Businesses have suffered because their accounts are not insured.
“Wall Street greed and irresponsibility have nearly destroyed the U.S. economy,” said Dr. Peter Morici, a professor at the University of Maryland School of Business and former chief economist at the US International Trade Commission. “Big bonuses for bankers encourage reckless risk taking and were a principal cause of the credit crisis and Great Recession.”
Here are some examples:
“Banks wrote mortgages and sold those to Wall Street financial institutions, who bundled loans into bonds and sold those to investors, such as insurance companies and foreign governments,” said Dr. Morici. “From loan officers to the Wall Street bond salesmen, opportunities to exaggerate the quality of loans emerged. If local banks or Wall Street financial houses could pawn off high-risk, high-fee loans as reasonably safe, they enjoyed big paydays.”
He bluntly criticized the behavior on SWAPS, a financial instrument called a derivative. Simply put, it pays face value to the buyer if a company does not meet its debt obligations.
“Wall Street bankers wrote bogus insurance policies called SWAPS that were supposed to limit losses for investors when mortgages defaulted,” added Dr. Morici. “AIG wrote many SWAPS without capital to back them up, and banks even wrote SWAPS on each other’s mortgages – like two homeowners on a North Carolina beach promising to pay one another in the event of a hurricane.”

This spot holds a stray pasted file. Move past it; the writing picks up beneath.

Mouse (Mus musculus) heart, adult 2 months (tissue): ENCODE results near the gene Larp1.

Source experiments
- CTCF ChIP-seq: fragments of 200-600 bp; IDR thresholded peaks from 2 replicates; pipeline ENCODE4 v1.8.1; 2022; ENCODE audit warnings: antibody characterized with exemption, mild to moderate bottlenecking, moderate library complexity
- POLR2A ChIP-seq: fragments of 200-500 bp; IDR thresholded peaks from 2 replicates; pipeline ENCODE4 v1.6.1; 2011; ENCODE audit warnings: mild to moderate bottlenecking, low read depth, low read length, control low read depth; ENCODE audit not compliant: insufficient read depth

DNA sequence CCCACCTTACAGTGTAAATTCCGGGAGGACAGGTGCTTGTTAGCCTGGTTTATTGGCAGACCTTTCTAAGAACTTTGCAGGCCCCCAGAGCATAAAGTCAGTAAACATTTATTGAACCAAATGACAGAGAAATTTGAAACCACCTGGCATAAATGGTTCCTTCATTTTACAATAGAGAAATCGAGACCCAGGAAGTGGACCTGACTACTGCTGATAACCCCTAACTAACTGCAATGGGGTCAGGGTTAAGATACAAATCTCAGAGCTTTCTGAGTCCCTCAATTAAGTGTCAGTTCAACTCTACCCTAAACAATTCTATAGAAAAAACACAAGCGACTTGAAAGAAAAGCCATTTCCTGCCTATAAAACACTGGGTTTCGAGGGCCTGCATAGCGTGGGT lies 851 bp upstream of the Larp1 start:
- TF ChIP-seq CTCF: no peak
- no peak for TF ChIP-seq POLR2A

SWAPs and bad bonds victimized investors and the bankers garnered mega paychecks. But when the homeowners failed to pay mortgages, banks faltered and the huge losses rippled throughout the economy. But only the banks were bailed out by the government (taxpayers).
To add insult to injury, banks have been allowed to borrow at extremely low interest rates. But they failed to make funds available to consumers and business, and once again enjoy enormous profits. And they have been paying huge paychecks to management.
“Consequently, widows relying on Certificates of Deposit for income, now receive much reduced interest rates” said Dr. Morici. “That’s right – Ben Bernanke is taxing grandma to bail out Goldman Sachs.”
Receiving comparatively little attention has been the continuing predatory behavior on credit card customers – banks and credit card companies are still geting away with bogus reasons for jacking up credit card rates and fees.
But a year after the collapse of Lehman Brothers, another SWAPS practitioner, SWAPS have lost their stigma, according to published reports.
Dr. Morici agrees:
“Flush with profits, the banks are up to their old tricks – again creating highly engineered financial products, selling swaps, setting aside massive profits for bonuses, and manufacturing conditions for another crisis,” said the business professor. “If Wall Street banks are too big fail, then they are too big to let go on with this irresponsible behavior.”
But he points out the Fed would be over-matched in its proposal to regulate bankers’ pay.
“The latter is too complex to be realistic – the banks would run circles around such rules, much like lawyers creating tax shelters,” he said. “Better to limit bonuses and salaries of bankers to a fixed percentage of net income that aligns financial sector salaries with those of other industries.”
Agreed. In addition, I would add two caveats:
- Strictly reduce the amount of risk that banks undertake.
- Require high reserves – much higher.
And on a related topic while we are cleaning up Wall Street practices, let us correct the predatory behavior of banks and credit card companies that dramatically increase rates and fees for bogus reasons. The companies are domiciled in a handful of states that permit such behavior.
In other words, here is what is really needed: Police the behavior of these people.
But are the Obama Administration, Congress, certain state lawmakers, and regulators conscientious and determined enough to do the right thing and stop the madness?